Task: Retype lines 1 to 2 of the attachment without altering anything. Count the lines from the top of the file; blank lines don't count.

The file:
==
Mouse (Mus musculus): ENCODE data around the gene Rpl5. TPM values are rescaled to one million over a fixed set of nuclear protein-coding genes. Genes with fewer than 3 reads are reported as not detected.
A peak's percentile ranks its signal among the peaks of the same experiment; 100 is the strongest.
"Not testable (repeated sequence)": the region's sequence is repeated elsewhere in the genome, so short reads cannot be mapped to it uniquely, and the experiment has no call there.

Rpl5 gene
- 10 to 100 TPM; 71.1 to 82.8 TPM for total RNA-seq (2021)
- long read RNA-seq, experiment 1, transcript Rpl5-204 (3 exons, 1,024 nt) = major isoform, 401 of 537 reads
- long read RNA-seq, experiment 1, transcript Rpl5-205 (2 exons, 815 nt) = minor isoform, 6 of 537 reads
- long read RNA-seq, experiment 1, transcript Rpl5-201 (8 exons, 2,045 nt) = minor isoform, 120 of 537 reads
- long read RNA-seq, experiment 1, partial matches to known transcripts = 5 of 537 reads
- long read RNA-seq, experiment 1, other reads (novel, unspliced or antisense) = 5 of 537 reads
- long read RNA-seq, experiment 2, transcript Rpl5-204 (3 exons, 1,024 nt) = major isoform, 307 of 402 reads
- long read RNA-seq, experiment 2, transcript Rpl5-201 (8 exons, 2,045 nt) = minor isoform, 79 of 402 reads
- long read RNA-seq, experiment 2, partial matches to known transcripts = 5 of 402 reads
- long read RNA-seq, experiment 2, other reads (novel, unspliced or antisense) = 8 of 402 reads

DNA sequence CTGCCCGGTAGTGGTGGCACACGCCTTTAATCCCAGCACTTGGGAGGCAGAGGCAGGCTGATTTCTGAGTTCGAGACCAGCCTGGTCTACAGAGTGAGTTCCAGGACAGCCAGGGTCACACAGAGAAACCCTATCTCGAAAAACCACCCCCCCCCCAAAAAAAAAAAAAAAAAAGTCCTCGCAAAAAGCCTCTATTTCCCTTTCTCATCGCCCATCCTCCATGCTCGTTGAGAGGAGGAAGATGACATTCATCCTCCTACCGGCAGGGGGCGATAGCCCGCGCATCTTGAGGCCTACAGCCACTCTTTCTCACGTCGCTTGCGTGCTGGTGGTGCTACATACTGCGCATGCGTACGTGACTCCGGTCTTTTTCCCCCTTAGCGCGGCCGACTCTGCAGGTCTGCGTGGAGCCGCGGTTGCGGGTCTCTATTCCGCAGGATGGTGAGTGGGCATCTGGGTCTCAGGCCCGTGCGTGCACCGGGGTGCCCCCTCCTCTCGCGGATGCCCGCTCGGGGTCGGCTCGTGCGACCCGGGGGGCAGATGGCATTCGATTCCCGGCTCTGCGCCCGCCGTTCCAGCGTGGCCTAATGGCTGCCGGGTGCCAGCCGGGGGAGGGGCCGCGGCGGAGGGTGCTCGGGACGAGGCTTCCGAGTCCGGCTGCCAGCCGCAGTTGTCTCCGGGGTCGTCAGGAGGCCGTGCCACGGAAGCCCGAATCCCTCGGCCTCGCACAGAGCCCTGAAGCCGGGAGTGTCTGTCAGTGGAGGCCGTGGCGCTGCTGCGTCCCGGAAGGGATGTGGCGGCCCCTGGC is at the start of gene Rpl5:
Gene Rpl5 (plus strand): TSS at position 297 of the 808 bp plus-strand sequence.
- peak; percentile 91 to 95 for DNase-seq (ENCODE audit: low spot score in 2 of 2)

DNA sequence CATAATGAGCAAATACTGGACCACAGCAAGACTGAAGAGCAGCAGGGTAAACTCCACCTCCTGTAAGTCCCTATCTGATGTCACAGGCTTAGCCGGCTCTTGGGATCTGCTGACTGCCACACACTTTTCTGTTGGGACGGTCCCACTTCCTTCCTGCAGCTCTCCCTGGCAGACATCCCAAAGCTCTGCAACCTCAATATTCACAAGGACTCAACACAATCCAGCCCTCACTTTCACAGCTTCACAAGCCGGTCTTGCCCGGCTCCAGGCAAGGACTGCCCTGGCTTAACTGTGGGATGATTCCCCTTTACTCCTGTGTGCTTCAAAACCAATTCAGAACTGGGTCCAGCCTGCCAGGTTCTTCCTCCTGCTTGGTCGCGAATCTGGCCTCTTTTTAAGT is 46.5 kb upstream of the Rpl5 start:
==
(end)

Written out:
Mouse (Mus musculus): ENCODE data around the gene Rpl5. TPM values are rescaled to one million over a fixed set of nuclear protein-coding genes. Genes with fewer than 3 reads are reported as not detected.
A peak's percentile ranks its signal among the peaks of the same experiment; 100 is the strongest.